Title: Shadowsong (Wintersong, #2)
Author: S. Jae-Jones
Since I read Wintersong, I figured I must read Shadowsong.
Once there was a little girl, who played her music for a little boy in the wood. She was an innkeeper’s daughter and he was the Lord of Mischief, but neither were wholly what they seemed, for nothing is as simple as a fairy tale.
After deciding on life at the end of Wintersong, we come to find Liesl trying to figure out her purpose and how to live without the Goblin King in the conclusion of the duology.
The story begins when Liesl receives a mysterious letter from her brother living in Vienna. Finally figuring out that Josef is a changeling, his demeanor starts to change. Liesl’s relationship with Josef is changing, while her lack of closeness with the Goblin King is proving her inability to produce without inspiration. In order to bridge the gap between the worlds, Liesl is forced to find a way back into the Underground.
“Take me,” I whisper. “Take me back.” The green and gray of the Goblin King’s eyes flash white and blue, white and blue, the pupils shrinking to a pinprick of black. The corners of his lips curl, close-so close-to mine. As you wish, my dear. As you wish. A breath, a sigh, a kiss, and we are met.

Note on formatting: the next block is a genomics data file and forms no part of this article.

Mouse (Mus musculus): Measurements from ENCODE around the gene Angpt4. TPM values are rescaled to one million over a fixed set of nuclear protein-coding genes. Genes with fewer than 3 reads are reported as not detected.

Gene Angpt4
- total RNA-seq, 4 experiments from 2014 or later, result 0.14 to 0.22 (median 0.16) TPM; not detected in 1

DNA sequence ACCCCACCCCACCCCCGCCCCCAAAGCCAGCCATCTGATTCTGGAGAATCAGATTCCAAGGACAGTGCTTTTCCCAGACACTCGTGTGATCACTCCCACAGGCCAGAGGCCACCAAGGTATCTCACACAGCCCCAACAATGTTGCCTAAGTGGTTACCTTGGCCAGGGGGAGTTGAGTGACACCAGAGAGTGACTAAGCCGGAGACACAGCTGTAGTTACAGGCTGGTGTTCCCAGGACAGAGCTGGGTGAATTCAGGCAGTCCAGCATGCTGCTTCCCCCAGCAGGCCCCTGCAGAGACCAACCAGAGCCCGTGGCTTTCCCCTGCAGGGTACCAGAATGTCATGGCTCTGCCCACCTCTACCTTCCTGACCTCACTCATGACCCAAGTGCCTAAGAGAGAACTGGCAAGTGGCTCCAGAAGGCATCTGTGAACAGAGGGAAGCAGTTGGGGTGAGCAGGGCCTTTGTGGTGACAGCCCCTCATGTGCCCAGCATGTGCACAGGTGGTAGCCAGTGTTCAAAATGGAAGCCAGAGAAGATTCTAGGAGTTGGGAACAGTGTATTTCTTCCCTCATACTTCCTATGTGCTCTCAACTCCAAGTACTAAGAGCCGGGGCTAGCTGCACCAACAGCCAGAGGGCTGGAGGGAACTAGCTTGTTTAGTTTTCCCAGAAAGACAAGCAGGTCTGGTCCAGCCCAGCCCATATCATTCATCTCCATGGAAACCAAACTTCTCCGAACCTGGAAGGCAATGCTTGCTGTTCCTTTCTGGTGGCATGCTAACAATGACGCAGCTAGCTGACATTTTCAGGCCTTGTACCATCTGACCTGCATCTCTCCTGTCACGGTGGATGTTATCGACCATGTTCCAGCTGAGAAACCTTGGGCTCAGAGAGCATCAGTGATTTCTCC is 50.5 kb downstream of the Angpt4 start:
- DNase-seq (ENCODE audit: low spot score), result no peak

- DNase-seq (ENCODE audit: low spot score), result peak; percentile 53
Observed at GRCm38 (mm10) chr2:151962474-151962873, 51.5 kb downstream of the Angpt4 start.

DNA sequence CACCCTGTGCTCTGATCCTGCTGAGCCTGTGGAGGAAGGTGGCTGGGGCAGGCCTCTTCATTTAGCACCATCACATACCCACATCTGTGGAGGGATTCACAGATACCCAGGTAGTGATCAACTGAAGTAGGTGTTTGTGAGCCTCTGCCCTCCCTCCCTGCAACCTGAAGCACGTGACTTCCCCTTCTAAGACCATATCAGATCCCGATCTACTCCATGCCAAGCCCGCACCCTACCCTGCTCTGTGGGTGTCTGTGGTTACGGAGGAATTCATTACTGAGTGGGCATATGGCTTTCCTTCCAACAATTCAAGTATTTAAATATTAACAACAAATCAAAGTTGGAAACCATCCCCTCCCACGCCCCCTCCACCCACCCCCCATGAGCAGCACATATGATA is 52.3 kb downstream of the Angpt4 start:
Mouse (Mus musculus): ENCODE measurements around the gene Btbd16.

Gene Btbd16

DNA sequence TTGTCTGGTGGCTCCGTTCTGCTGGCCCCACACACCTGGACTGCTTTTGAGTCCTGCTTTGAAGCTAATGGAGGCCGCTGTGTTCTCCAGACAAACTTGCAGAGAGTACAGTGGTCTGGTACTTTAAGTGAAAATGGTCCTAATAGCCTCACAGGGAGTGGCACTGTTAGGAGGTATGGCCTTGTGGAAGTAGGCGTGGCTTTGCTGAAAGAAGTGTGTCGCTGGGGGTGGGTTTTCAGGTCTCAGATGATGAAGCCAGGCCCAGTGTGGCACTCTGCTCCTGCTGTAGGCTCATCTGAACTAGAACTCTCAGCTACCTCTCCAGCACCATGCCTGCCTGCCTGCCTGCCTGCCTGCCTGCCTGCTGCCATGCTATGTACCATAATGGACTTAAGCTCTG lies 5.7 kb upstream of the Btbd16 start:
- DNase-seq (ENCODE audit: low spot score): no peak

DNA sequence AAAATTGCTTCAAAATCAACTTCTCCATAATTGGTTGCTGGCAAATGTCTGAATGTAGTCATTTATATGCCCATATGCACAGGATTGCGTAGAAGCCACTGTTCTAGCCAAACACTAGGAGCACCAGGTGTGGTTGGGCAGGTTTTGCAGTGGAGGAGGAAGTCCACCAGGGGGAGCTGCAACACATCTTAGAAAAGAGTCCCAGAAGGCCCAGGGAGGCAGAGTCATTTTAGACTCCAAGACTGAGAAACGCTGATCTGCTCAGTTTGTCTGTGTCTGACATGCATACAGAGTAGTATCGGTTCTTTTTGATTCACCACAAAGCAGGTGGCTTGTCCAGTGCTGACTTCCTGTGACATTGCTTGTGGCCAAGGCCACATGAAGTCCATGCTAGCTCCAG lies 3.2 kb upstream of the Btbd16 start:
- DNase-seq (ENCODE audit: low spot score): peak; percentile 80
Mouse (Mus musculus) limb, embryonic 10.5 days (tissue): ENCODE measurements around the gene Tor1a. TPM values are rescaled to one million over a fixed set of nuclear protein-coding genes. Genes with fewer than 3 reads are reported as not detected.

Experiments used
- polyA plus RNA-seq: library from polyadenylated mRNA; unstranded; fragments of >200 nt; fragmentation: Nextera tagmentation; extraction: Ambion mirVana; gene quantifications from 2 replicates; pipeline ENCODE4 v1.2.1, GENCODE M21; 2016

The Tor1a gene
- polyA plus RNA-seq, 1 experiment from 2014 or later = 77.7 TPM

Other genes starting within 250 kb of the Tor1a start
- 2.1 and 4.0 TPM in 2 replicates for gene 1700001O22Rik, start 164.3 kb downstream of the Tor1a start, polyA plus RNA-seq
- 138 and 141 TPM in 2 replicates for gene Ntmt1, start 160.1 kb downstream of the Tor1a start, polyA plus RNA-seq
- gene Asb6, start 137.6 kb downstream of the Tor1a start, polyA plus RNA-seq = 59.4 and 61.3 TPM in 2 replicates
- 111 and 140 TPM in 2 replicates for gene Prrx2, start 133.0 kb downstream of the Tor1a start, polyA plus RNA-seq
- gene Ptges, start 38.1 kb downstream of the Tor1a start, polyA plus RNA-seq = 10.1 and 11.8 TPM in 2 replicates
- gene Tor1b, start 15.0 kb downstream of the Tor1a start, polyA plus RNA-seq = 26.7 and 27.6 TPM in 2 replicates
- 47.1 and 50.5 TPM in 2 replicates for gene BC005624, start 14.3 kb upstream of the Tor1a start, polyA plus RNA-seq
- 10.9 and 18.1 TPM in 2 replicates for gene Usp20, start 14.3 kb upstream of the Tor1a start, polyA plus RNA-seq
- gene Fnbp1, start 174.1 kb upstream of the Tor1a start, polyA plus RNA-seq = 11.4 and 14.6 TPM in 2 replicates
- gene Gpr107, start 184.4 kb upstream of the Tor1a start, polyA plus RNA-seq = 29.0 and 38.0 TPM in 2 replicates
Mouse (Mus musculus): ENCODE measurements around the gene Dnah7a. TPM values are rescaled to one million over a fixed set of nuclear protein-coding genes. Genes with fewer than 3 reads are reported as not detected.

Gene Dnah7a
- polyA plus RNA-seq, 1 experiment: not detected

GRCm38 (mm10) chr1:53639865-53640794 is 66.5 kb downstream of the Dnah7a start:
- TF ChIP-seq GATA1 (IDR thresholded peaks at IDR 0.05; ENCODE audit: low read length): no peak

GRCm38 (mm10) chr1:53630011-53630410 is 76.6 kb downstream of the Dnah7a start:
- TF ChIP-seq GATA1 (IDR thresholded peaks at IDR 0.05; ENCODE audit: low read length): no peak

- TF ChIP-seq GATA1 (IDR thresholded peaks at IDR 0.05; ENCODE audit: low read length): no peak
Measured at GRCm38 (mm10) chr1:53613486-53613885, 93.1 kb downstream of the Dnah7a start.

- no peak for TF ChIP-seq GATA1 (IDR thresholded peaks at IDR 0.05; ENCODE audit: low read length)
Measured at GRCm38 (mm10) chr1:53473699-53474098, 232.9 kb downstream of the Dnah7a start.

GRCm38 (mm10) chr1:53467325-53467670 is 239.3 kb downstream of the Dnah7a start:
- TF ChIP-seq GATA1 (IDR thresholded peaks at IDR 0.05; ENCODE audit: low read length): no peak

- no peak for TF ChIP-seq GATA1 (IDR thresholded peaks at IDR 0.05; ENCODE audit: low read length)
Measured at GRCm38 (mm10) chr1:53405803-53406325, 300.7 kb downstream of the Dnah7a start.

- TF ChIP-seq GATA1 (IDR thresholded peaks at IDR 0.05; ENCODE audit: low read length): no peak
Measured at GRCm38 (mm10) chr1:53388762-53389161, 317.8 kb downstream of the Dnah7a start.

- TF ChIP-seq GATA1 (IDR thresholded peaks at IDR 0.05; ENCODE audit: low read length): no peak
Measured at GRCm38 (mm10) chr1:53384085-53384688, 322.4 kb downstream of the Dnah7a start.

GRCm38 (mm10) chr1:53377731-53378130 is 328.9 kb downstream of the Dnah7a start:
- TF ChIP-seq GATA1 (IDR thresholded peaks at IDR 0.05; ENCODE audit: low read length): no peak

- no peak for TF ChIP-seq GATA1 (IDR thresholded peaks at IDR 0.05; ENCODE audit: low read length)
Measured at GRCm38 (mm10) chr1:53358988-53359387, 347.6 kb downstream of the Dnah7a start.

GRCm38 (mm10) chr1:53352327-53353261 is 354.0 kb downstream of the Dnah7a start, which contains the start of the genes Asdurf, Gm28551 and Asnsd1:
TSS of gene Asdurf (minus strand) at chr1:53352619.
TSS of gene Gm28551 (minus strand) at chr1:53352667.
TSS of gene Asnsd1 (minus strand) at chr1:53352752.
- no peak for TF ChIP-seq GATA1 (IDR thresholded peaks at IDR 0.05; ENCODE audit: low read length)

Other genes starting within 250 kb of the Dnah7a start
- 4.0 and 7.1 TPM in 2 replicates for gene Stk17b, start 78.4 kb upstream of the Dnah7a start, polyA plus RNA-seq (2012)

By giving away his bride, the Goblin King has made himself less human. However, there are times when glimpses of Liesl’s austere man come out to play.
It isn’t life that keeps the world turning; it is love.
Once in the Underground, Liesl is given a choice between saving her brother and the man/goblin she loves. Who will she choose? If she chooses her brother, what will happen to the Goblin King? If she chooses the Goblin King, will she ever see her brother again and how will their relationship change? Is there a way to save both?
Your music is a bridge. Play it, and we shall always be together. Play it, and I shall always remember. You. Life. What it means to love. For your music was the first and only thing in this world that kept me human, the first and last thing I give back to you.
The ending was predictable, but I wasn’t disappointed in it. It was, perhaps, the only part of the novel I actually enjoyed. To say I was disappointed by the novel as a whole, would be an understatement. There was just so much more potential to go a different direction with the second book…and I wish the author would’ve.
Personally, I have had a really hard time getting into this novel. And, unfortunately, I think it started a book slump with me :(. I found it extremely hard to get into, and after finishing, struggled to find the purpose of this novel. I felt that the series would pretty much be the same without it besides for the very end. I’m not really one for character growth in a novel and this specifically focuses on Liesl’s journey to find herself (talk about a bore! considering she changes who she is as a person). Perhaps S. Jae-Jones should’ve focused on how the Goblin King came to be? I mean, really, don’t people really just care about him?